Sierra Leone looked like a ghost town on Friday as the country began a three-day lockdown, forbidding people to leave their homes in a bid to halt the deadly Ebola epidemic.
Streets across the normally chaotic capital Freetown, a bustling city of 1.2 million people, emptied from midnight and by dawn on Friday the rare echo of rain on tin roofs and the rumble of thunder had replaced the usual blare of motorbike horns and the din of market stall music.
“Everyone seems to be complying and this is very good. This is an important way to fight Ebola. We expect everyone to stay at home,” Freetown police chief Francis Munu said.
Shops and offices were shut across the city, and only emergency vehicles plied streets which are normally jammed with traffic throughout the day.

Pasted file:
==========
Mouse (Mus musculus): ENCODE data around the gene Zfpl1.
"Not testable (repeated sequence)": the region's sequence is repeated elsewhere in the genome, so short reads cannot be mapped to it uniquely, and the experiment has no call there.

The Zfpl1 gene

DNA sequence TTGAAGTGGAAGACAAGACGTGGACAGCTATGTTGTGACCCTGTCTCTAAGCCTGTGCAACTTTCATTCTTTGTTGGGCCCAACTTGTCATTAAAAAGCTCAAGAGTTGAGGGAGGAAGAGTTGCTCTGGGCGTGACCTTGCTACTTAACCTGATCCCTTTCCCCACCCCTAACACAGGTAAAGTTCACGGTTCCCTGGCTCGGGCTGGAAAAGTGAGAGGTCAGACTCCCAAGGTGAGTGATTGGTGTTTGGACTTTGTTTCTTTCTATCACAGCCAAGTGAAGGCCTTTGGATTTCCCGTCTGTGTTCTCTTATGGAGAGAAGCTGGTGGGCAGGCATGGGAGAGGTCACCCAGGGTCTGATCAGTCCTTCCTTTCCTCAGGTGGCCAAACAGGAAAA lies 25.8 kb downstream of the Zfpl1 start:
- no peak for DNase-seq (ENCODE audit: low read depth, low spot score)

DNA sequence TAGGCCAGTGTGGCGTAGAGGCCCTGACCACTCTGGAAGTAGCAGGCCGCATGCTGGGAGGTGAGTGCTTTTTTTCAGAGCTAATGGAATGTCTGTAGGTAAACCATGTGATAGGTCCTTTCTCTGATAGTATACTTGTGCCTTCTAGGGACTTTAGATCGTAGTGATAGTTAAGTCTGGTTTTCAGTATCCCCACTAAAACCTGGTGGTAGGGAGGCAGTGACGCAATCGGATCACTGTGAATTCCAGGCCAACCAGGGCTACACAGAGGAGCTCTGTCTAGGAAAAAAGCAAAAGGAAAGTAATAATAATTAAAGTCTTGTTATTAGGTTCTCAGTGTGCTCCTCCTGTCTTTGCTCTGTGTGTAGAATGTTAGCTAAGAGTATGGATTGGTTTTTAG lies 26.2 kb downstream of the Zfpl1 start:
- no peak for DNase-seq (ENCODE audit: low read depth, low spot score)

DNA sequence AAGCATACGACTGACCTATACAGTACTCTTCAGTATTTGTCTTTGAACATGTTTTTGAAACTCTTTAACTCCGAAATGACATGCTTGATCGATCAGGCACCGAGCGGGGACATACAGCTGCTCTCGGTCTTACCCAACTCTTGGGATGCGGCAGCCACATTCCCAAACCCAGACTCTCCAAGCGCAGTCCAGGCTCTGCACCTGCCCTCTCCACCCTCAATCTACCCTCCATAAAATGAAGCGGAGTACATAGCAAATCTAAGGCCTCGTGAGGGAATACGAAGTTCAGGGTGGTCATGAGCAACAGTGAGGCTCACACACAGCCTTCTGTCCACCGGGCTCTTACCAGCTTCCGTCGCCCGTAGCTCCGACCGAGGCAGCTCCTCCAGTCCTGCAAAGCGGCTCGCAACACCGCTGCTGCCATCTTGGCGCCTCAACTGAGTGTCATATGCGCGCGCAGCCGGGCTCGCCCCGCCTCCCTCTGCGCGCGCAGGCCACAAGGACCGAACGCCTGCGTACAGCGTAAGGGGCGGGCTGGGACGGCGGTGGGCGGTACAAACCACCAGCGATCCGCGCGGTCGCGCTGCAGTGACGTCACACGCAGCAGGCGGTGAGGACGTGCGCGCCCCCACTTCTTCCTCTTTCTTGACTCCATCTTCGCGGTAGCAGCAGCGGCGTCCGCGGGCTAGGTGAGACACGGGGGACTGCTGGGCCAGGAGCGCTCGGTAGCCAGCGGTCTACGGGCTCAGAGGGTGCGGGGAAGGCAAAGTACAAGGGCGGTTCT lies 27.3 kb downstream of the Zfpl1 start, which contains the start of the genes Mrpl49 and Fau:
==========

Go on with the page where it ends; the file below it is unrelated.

Mr Munu said his officers, covering the day in two shifts of 12 hours, were accompanying burial teams picking up bodies around the city and were prepared to protect them if they encountered resistance.
“Ose to Ose Ebola Tok” – “House-to-House Ebola Talk” in the widely-spoken Krio language — will see more than 7000 volunteer teams of four visiting the country’s 1.5 million homes over the coming days.
The population of six million has been told to stay indoors for 72 hours except for essential business, with only emergency services, security forces and other key workers exempt.
Almost 30,000 volunteers will go door-to-door to educate locals and hand out soap, in an exercise that could lead to scores more patients and bodies being discovered in people’s homes.
Ebola fever can fell its victims within days, causing severe muscle pain, vomiting, diarrhoea and — in some cases — unstoppable internal and external bleeding.
More than 550 people have died from the disease in Sierra Leone alone, one of the three hardest-hit nations alongside Guinea and Liberia. [AFP]